• Criminalisation of FGM is also required under the Istanbul Convention and its victims therefore also fall under the scope of the Convention’s prevention, support and protection measures, in those Member States that have ratified the Convention (the criminalisation of FGM is a Member State competence). On 13 June 2017, the Istanbul Convention was co-signed by the Commission and Council Presidency on behalf of the EU. The terms of the Conclusion and the related code of conduct on the respective roles of implementation of EU and Member States are currently negotiated in the Council of the EU.
  • A correct and timely implementation of the Victims’ Rights Directive ensures that victims of FGM are able to access free confidential specialist support services, including trauma support and counselling, as well as shelters in emergency situations. It also puts in place measures to protect victims against any threat of physical or emotional harm during criminal investigations and trial. In addition, children will be subject to specific protection measures taking into account of their age and maturity. The Victims’ Rights Directive applies to all victims of crimes without discrimination and regardless of their residence status, ensuring that it also applies to individuals such as undocumented migrants.
  • A Mutual Learning Seminar for Member States and independent academic experts organised by the Commission in April 2016 examined and discussed good practices in tackling female genital mutilation (FGM), forced marriage and other harmful practices through legislation, improving the evidence base on FGM and the role of awareness raising and training.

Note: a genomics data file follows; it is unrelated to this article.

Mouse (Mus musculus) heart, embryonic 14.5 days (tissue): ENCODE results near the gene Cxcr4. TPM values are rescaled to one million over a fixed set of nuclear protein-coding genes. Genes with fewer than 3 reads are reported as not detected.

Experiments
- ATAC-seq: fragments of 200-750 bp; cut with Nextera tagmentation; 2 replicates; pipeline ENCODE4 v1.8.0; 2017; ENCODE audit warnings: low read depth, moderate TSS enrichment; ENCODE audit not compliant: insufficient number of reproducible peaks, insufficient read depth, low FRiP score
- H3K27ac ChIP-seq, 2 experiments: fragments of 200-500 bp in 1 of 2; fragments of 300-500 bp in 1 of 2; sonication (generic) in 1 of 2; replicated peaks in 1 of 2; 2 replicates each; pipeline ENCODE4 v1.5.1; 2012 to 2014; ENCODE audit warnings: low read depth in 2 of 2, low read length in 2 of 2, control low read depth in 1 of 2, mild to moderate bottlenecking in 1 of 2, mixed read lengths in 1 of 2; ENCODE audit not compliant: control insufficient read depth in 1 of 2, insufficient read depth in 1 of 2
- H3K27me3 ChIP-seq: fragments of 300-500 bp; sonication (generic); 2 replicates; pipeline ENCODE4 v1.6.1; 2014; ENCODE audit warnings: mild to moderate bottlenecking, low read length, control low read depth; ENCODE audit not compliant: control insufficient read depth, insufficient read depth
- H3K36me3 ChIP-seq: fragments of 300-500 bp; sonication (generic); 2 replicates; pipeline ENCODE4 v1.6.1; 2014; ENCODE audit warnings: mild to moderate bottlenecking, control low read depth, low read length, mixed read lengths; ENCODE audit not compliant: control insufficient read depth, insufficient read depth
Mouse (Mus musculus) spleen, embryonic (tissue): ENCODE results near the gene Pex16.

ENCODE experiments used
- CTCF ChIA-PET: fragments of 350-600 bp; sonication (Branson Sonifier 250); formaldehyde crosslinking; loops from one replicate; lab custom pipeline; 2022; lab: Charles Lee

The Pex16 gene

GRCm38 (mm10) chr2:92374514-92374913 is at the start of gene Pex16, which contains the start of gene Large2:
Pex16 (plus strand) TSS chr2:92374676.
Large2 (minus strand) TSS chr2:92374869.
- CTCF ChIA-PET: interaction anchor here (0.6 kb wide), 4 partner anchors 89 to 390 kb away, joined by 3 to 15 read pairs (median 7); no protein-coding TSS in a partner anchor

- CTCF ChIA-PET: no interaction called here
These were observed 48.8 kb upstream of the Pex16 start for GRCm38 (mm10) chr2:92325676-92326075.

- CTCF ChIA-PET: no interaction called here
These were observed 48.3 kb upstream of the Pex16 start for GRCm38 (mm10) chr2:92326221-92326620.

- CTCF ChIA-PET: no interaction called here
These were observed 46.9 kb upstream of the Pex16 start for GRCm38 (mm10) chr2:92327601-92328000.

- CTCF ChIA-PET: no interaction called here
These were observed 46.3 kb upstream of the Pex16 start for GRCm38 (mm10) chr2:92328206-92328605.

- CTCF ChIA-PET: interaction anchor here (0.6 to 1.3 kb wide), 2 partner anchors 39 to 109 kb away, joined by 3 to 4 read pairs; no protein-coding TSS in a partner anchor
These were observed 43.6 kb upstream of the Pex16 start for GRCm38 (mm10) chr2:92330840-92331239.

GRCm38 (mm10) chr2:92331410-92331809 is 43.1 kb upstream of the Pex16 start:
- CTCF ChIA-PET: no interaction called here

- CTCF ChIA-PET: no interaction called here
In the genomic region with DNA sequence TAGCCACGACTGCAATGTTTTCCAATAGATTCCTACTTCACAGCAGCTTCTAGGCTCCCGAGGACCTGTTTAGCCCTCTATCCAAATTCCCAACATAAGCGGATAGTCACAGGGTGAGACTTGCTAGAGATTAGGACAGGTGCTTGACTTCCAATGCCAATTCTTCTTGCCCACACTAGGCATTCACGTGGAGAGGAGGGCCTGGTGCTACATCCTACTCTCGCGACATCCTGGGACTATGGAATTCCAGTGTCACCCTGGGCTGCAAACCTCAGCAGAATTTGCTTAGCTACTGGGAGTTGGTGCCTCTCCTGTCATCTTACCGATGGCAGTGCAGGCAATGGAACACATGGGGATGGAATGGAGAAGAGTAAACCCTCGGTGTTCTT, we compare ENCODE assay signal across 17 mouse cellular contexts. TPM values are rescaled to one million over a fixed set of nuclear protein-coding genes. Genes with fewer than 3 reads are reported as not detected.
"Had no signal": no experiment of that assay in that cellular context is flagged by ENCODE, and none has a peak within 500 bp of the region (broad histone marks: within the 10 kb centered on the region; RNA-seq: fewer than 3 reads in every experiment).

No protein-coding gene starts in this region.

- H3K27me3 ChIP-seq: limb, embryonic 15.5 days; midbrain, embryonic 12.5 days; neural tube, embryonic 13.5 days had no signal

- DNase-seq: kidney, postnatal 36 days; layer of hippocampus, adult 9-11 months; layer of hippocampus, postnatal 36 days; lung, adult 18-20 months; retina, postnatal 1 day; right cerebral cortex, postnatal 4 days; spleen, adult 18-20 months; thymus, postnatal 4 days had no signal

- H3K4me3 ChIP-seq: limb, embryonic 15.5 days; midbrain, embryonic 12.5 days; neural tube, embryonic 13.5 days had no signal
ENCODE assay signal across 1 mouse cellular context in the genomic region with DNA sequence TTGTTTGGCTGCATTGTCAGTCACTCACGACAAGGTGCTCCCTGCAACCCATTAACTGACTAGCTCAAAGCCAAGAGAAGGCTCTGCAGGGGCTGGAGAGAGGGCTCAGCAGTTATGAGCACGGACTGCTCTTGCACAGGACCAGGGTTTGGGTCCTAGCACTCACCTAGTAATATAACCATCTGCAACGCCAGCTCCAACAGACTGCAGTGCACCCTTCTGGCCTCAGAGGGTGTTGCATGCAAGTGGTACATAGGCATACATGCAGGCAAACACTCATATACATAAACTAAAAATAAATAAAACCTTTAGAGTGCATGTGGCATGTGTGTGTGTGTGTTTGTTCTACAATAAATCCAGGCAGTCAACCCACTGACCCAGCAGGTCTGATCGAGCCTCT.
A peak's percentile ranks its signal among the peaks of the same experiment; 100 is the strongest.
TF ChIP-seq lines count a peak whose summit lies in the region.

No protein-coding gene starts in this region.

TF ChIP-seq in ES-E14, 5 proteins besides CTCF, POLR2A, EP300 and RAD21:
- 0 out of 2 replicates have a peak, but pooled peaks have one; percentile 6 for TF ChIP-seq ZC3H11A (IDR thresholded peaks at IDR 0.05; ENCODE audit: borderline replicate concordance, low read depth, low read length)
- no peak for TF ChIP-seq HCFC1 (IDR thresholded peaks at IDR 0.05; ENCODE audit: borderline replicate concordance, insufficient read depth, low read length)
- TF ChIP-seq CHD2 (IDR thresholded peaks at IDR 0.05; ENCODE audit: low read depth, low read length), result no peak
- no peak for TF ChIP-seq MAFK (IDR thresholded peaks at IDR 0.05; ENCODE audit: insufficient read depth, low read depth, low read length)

• The Commission also disseminates training materials on FGM for legal practitioners, through the European e-Justice Portal. The e-learning course ‘United against female genital mutilation’ addresses the issue of FGM in the context of health and asylum services. It is aimed at legal practitioners and provides an introduction to understanding FGM as a human rights issue and as a specific form of gender based violence, and its implications in the area of asylum.
  • The European Commission published an analysis of European court cases related to FGM in 2016, in an effort to identify what has allowed states to effectively prosecute.

      4. Protection

Girls and women at risk or victims of FGM need particular support when they arrive on the EU territory. EU legislation is in place: a woman or a girl at risk of suffering FGM is eligible for international protection and her specific needs should be taken into account.

  • Under the recast Asylum Procedures Directive and the recast Reception Conditions Directive, Member States have now an obligation to identify applicants with special procedural and reception needs, due to their gender or as consequence of serious forms of sexual violence. If such needs are identified, Member States need to provide adequate procedural and reception support to these vulnerable applicants.
  • Relevant provisions of the Asylum Procedures Directive provide, for instance, that personal interviews shall be conducted by persons competent to take into account, among other things, the applicant’s cultural origin, gender and vulnerability. In addition, Member States should, wherever possible, select an interviewer and interpreter of the same sex of the applicant if the latter requests it.
  • Relevant provisions of the Reception Conditions Directive also provide that victims of female genital mutilation should receive the necessary medical and psychological treatment, and staff working with victims of female genital mutilation should have appropriate training.
  • The European Asylum Support Office have developed an online training platform for immigration and asylum officials in Member States on gender-specific issues related to asylum and the application of EU law in this area; first trainings will take place this year.